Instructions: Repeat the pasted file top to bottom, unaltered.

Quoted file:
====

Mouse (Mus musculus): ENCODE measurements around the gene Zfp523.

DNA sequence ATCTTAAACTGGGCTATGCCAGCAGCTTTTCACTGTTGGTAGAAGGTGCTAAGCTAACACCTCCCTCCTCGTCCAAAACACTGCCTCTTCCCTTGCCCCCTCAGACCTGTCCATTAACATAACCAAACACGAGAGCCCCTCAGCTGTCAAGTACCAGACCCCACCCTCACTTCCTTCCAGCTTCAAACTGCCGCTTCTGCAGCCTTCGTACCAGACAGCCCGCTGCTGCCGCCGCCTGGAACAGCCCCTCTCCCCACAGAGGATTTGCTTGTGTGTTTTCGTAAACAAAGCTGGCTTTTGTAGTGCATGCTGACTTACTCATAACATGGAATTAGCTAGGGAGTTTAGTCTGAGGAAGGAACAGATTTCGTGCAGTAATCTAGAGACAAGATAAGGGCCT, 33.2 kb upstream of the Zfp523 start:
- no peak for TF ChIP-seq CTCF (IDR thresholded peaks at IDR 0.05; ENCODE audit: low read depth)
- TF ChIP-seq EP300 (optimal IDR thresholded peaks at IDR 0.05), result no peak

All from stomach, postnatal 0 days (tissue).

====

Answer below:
Mouse (Mus musculus): ENCODE measurements around the gene Zfp523.

DNA sequence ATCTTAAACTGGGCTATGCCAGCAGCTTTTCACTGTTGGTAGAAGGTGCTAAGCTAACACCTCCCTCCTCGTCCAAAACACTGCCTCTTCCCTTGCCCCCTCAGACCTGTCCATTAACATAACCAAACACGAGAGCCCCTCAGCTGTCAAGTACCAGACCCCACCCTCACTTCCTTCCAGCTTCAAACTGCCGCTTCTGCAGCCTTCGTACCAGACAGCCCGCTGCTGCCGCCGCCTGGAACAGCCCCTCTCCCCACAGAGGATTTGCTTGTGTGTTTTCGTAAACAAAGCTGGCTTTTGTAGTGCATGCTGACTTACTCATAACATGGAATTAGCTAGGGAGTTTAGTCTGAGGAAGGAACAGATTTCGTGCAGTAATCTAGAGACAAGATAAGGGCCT, 33.2 kb upstream of the Zfp523 start:
- no peak for TF ChIP-seq CTCF (IDR thresholded peaks at IDR 0.05; ENCODE audit: low read depth)
- TF ChIP-seq EP300 (optimal IDR thresholded peaks at IDR 0.05), result no peak

All from stomach, postnatal 0 days (tissue).